Did you know that your will should provide for your funeral expenses and debts to be paid? But apart from that and having it witnessed properly, there are few conditions for what you can put in your will.
In fact, some people write the most extraordinary requirements into their bequests. Here are seven of the weirdest inheritances with strings attached:
German poet Heinrich Heine left his estate to his wife with a stipulation that she remarry. His will indicated the condition was so “there would be at least one man to regret my death”.
A wealthy Michigan man stipulated in his will that his fortune not be passed on until 21 years after the death of his last surviving grandchild. The last child died in 1989 and the fortune was dispersed in 2010. About a dozen people were beneficiaries and shared an estimated $153 million.
Surprise for strangers
Portuguese aristocrat Luis Carlos de Noronha Cabral da Camara left his considerable fortune to 70 strangers he randomly chose out of a phone directory in Lisbon. When his heirs were notified, many thought it was a joke, as they had never met the man.
Not by the book
In 1930, lawyer T.M. Zink left his estate to the town of Le Mars, Iowa, to build the Zink Womanless Library. No women were to be admitted into the library. In fact, he stipulated that only men were allowed to contribute to the library design, construction, operation and maintenance. He also demanded that in order for his widow to continue living in the family home, she had to pay $55 a month into the trust set up for the library.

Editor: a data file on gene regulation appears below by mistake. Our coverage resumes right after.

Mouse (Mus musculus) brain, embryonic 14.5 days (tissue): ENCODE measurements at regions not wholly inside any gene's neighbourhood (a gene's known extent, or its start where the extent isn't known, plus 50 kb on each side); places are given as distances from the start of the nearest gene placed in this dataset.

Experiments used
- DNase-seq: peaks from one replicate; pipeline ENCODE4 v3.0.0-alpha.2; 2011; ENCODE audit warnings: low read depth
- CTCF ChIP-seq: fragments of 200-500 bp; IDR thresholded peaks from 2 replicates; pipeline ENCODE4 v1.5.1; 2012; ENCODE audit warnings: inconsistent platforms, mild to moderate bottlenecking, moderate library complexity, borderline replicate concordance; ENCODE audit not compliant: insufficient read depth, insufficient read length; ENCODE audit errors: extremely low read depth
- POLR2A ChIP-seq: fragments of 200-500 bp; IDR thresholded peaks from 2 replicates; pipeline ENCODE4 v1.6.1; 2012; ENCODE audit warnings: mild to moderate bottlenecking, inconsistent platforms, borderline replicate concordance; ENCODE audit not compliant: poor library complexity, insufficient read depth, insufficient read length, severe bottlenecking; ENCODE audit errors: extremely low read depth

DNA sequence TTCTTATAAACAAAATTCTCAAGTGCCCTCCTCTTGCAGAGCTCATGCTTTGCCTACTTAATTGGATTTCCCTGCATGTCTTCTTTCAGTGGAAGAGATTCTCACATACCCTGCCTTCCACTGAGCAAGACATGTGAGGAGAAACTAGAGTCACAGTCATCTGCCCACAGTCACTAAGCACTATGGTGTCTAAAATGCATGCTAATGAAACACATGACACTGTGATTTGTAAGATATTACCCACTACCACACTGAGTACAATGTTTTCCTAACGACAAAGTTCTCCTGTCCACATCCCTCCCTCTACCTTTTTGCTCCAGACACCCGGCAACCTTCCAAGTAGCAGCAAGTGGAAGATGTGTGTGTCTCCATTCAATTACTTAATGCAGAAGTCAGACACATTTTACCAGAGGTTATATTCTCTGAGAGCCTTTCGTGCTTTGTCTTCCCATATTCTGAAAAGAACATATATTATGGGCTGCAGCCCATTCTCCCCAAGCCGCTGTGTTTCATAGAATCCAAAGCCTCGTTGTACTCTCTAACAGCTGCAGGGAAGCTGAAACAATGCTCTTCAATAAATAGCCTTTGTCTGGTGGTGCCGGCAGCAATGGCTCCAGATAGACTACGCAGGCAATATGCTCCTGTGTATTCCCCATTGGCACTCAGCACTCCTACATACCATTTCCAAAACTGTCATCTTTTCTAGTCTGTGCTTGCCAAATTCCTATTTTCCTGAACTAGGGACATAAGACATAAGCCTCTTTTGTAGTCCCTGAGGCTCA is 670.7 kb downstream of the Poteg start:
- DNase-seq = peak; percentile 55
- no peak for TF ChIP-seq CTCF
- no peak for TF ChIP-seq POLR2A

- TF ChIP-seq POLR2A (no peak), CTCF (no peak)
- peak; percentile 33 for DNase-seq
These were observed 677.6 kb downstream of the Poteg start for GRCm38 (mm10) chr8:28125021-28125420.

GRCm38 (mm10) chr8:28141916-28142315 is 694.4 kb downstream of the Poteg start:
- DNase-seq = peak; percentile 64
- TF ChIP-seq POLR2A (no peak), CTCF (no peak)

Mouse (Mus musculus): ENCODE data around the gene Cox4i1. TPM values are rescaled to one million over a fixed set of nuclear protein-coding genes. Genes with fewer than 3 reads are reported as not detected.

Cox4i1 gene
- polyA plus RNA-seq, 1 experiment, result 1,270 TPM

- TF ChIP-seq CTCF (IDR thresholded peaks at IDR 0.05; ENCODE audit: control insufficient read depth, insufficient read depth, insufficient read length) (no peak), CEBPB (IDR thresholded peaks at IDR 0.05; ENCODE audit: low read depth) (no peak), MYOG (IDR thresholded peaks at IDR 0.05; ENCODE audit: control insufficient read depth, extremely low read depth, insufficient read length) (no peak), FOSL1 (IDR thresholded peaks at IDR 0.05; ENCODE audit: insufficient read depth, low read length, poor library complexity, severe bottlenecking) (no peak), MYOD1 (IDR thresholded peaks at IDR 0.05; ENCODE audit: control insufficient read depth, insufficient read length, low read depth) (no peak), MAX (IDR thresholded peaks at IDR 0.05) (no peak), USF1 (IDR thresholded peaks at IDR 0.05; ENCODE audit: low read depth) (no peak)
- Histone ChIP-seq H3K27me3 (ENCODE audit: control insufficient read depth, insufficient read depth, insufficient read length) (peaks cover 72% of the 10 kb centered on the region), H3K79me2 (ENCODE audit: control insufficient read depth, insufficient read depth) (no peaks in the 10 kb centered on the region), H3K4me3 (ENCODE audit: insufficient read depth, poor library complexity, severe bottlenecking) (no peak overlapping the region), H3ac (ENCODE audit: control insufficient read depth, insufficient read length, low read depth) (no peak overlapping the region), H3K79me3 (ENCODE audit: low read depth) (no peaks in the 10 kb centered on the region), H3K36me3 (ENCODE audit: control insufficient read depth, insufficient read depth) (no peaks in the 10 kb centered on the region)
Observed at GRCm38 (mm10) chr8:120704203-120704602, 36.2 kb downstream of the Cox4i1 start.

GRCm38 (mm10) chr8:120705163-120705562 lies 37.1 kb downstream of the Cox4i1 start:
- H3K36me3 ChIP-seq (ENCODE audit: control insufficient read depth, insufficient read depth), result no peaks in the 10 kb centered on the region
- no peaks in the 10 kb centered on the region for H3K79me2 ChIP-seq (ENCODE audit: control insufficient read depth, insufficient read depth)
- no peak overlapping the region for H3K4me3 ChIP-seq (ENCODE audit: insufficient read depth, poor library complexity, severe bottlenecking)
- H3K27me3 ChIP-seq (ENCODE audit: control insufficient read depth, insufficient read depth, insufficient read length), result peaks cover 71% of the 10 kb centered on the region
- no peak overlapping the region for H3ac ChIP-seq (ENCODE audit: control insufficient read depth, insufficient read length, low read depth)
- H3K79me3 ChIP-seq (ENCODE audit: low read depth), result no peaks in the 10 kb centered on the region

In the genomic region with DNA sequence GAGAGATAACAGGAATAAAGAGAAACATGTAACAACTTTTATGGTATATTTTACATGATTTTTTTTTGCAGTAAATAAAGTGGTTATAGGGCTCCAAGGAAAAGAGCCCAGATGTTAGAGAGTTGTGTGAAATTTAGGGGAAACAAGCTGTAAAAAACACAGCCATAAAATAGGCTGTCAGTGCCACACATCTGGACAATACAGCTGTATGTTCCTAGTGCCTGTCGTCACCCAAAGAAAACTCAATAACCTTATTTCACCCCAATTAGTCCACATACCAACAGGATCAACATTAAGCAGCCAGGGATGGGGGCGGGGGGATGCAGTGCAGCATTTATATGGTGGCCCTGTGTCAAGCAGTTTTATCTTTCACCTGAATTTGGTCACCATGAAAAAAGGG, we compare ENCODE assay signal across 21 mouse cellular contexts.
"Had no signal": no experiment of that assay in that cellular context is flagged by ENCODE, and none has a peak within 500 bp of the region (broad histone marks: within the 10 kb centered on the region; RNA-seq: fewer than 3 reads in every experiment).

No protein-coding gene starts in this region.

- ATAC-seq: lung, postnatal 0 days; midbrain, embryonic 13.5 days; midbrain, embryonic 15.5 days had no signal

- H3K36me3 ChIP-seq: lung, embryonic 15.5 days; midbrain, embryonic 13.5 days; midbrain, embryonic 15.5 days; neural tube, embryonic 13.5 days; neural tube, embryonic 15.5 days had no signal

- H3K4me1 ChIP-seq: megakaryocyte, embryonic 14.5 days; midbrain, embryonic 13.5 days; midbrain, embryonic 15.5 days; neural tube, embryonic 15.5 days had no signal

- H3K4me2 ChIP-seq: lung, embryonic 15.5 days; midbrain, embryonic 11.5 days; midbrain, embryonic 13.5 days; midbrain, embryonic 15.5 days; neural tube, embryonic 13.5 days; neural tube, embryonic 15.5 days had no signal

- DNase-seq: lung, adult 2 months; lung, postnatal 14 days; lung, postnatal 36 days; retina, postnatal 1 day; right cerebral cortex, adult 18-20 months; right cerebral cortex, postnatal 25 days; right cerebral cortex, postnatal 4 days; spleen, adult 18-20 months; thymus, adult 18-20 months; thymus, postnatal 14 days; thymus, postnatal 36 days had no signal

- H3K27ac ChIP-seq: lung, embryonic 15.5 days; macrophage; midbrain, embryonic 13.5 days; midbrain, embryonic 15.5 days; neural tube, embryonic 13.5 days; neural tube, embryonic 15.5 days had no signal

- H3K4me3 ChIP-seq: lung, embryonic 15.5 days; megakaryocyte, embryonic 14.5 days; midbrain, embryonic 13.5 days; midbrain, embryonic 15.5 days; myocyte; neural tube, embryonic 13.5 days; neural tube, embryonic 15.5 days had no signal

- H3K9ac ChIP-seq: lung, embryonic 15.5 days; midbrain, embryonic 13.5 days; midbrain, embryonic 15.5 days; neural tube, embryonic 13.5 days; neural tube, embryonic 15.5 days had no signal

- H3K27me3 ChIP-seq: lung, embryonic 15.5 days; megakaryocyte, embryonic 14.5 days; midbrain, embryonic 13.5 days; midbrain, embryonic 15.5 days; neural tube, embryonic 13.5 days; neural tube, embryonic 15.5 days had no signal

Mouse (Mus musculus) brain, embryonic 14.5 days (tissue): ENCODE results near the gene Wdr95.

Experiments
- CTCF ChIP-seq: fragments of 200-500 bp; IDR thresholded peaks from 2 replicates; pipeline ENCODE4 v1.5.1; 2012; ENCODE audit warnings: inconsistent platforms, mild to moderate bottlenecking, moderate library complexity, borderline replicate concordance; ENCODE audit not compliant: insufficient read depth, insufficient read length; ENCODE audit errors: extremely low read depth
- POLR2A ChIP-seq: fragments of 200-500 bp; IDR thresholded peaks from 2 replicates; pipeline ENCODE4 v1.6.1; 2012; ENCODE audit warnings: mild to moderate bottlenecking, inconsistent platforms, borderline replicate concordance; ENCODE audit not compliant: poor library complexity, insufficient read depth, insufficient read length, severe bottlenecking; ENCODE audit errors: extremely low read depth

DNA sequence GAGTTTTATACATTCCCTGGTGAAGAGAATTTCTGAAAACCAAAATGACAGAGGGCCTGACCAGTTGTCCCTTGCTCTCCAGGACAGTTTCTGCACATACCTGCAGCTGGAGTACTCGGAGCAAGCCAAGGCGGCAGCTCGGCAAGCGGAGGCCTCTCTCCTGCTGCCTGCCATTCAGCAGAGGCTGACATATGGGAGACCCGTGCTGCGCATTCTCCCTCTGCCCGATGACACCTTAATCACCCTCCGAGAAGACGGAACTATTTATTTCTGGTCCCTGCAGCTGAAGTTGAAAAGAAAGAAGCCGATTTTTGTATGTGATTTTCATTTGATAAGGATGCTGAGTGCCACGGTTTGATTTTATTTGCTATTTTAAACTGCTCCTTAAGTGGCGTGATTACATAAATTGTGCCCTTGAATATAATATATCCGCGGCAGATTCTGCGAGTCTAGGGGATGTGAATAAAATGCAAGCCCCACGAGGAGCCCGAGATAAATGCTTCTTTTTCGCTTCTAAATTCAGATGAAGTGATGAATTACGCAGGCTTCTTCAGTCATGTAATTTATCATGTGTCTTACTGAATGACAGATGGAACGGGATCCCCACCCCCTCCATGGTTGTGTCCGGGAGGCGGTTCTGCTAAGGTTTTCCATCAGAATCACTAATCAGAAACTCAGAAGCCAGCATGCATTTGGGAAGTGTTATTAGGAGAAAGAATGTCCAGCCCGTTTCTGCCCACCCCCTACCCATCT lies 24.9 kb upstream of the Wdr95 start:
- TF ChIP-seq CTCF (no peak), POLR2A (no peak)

Pooch is no paw-per
The relatives of deceased American businesswoman Leona Helmseley discovered her Maltese terrier was ‘trouble’ in more than just name. Ms Helmsely bequeathed $12 million to her pet Trouble in 2007. The figure was much more than her grandchildren were meant to receive. Mercifully, a judge ruled to slash the dog’s inheritance to $2 million.
Samuel Bratt was prohibited from smoking cigars by his wife because she considered them noxious. So when he died in 1960, Mrs Bratt could lay claim to his estate only if she smoked five cigars a day, according to his will.
Born again Christian
Norman Earnest Digweed’s 1897 will promised Jesus Christ a substantial donation if he repeated his resurrection. JC was to rise up from the dead again and if convinced the executors of Mr Digweed’s estate that he was indeed the Lord, then into his collection plate would pour riches.
Do you have a strange bequest in your will? Should people be allowed to leave fortunes behind for their pets? Should wills that seek to ‘punish’ the benefactors be allowed?